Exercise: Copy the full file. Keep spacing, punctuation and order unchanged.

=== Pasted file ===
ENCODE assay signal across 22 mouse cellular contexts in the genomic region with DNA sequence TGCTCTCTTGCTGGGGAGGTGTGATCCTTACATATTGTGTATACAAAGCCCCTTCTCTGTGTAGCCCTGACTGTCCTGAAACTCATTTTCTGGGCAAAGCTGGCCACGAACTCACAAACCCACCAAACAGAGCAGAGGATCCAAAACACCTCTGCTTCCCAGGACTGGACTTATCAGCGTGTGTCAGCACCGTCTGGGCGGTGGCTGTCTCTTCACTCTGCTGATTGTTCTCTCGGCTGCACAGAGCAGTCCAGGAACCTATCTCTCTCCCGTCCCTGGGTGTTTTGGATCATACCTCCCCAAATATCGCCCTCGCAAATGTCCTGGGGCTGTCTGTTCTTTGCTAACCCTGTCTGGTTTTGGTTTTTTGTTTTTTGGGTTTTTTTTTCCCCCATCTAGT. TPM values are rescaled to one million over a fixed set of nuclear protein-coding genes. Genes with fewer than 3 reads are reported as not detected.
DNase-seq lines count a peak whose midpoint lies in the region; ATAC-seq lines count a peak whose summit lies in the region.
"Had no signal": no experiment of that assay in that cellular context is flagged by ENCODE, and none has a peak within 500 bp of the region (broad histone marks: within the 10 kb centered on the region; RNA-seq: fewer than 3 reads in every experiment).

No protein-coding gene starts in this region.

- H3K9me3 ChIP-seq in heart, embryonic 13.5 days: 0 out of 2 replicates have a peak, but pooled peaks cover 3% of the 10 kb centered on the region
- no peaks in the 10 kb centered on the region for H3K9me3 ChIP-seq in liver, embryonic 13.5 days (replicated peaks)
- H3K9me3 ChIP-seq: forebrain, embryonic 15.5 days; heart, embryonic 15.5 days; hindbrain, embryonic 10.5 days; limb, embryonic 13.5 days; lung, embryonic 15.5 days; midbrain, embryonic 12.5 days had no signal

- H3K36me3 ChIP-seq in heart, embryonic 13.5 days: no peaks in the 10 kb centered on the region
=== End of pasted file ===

ENCODE assay signal across 22 mouse cellular contexts in the genomic region with DNA sequence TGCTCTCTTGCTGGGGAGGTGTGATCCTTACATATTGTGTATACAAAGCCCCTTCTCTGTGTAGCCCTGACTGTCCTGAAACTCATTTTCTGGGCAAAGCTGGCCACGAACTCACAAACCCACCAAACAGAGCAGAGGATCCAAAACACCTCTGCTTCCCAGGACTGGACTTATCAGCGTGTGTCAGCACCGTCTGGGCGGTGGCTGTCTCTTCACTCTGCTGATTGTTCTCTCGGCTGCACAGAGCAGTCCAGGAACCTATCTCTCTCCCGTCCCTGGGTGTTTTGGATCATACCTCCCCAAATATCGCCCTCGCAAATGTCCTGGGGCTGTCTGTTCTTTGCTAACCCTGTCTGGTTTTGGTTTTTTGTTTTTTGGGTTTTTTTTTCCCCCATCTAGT. TPM values are rescaled to one million over a fixed set of nuclear protein-coding genes. Genes with fewer than 3 reads are reported as not detected.
DNase-seq lines count a peak whose midpoint lies in the region; ATAC-seq lines count a peak whose summit lies in the region.
"Had no signal": no experiment of that assay in that cellular context is flagged by ENCODE, and none has a peak within 500 bp of the region (broad histone marks: within the 10 kb centered on the region; RNA-seq: fewer than 3 reads in every experiment).

No protein-coding gene starts in this region.

- H3K9me3 ChIP-seq in heart, embryonic 13.5 days: 0 out of 2 replicates have a peak, but pooled peaks cover 3% of the 10 kb centered on the region
- no peaks in the 10 kb centered on the region for H3K9me3 ChIP-seq in liver, embryonic 13.5 days (replicated peaks)
- H3K9me3 ChIP-seq: forebrain, embryonic 15.5 days; heart, embryonic 15.5 days; hindbrain, embryonic 10.5 days; limb, embryonic 13.5 days; lung, embryonic 15.5 days; midbrain, embryonic 12.5 days had no signal

- H3K36me3 ChIP-seq in heart, embryonic 13.5 days: no peaks in the 10 kb centered on the region